Seventeen former WorldCom Inc. bond underwriters have adopted an unlikely defense in a lawsuit brought by angry investors — they’re denying that any of the telecom giant’s financial statements were false.
Questioned by The Wall Street Journal, some of the underwriters said they believe that some of WorldCom’s filings were, indeed, false. However, spokeswomen for two banks told the Journal that to keep their legal options open, for the time being they must maintain otherwise until it is determined which filings are false and how they were misstated.
The underwriters, led by J.P. Morgan Chase, Deutsche Bank, and Bank of America, in June rejected a combined $2.87 billion settlement offer.
The unusual legal strategy was revealed at a teleconference hearing last week by the banks’ attorney, Jay Kasner of Skadden Arps Slate Meagher & Flom. Kasner also stressed that the banks reserved the right to change their responses “as we discover new information.”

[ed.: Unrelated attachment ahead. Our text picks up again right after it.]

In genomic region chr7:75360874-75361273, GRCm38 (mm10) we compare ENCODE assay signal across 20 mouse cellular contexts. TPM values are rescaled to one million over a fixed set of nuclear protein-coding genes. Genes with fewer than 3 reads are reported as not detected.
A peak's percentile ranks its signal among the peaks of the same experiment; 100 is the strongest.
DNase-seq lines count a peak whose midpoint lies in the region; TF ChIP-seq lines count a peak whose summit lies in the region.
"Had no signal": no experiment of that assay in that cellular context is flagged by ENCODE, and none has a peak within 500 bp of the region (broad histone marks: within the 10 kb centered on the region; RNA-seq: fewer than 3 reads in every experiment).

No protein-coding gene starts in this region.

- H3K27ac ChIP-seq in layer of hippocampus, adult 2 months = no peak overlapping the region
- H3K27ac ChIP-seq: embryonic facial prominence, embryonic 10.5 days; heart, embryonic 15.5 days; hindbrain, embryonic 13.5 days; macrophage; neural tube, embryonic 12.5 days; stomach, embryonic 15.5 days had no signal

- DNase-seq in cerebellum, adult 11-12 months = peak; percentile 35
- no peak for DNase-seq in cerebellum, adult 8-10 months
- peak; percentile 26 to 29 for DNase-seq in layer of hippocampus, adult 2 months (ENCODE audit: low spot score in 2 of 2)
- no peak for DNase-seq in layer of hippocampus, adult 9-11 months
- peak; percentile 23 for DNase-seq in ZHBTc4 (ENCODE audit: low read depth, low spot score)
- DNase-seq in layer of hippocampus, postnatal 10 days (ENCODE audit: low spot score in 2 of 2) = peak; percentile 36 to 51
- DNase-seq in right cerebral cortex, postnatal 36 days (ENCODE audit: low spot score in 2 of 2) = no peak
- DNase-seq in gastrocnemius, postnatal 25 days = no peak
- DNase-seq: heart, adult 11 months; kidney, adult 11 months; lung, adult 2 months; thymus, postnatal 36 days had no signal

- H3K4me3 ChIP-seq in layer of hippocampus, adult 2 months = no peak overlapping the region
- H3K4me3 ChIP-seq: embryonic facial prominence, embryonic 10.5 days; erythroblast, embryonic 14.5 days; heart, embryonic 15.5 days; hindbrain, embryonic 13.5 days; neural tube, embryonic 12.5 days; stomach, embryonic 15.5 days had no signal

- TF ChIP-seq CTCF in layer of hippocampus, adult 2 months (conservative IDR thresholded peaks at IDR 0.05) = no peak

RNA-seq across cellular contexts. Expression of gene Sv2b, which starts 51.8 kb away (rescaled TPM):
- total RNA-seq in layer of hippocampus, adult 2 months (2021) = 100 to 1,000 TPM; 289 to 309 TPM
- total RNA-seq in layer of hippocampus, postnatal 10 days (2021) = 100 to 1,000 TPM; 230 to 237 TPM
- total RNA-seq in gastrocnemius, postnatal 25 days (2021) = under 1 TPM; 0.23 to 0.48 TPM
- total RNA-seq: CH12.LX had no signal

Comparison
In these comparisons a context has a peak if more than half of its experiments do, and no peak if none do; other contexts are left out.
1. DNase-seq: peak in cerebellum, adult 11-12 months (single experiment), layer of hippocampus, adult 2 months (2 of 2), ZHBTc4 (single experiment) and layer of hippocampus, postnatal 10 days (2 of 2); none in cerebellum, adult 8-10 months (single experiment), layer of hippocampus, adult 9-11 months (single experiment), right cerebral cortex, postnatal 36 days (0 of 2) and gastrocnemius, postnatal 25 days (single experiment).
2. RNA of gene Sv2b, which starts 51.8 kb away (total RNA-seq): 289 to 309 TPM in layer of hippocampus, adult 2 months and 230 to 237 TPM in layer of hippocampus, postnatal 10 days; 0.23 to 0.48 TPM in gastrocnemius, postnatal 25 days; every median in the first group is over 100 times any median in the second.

“This is just hard to believe,” said U.S. District Judge Denise Cote of Manhattan, according to the Washington Times.
Under review at the hearing were the banks’ responses to specific requests that they admit or deny the falsity of specific line items in Worldcom’s financials for 1999, 2000, and early 2001. Among the items were line-cost expenses, which WorldCom itself has admitted it fraudulently understated during those periods, the Journal reported.
Added Judge Cote, “I have serious questions about whether a denial across the board can be in good faith at this point in the litigation.”
Kristin Lemkau, a spokeswoman for J.P. Morgan, told the paper that the banks’ position does not amount to an across-the-board denial. “The financial fraud and its concealment from us has been the centerpiece of the underwriters’ defense for two years and is a substantial part of our motion for summary judgment to have the entire case dismissed,” said Lemkau. She added that this is different from responding to “a particular line item in a particular financial statement … an issue which involves, among other things, accounting judgment and a review of the discovery record, which is not complete.”
Separately, a spokesman for the New York State Common Retirement Fund, the lead plaintiff, told the Journal that they have agreed to a settlement in principle with 10 former WorldCom directors but would not discuss the terms. The directors agreed to pay more than $50 million to settle allegations that they didn’t properly oversee the companies finances, the paper noted, citing a person familiar with the matter.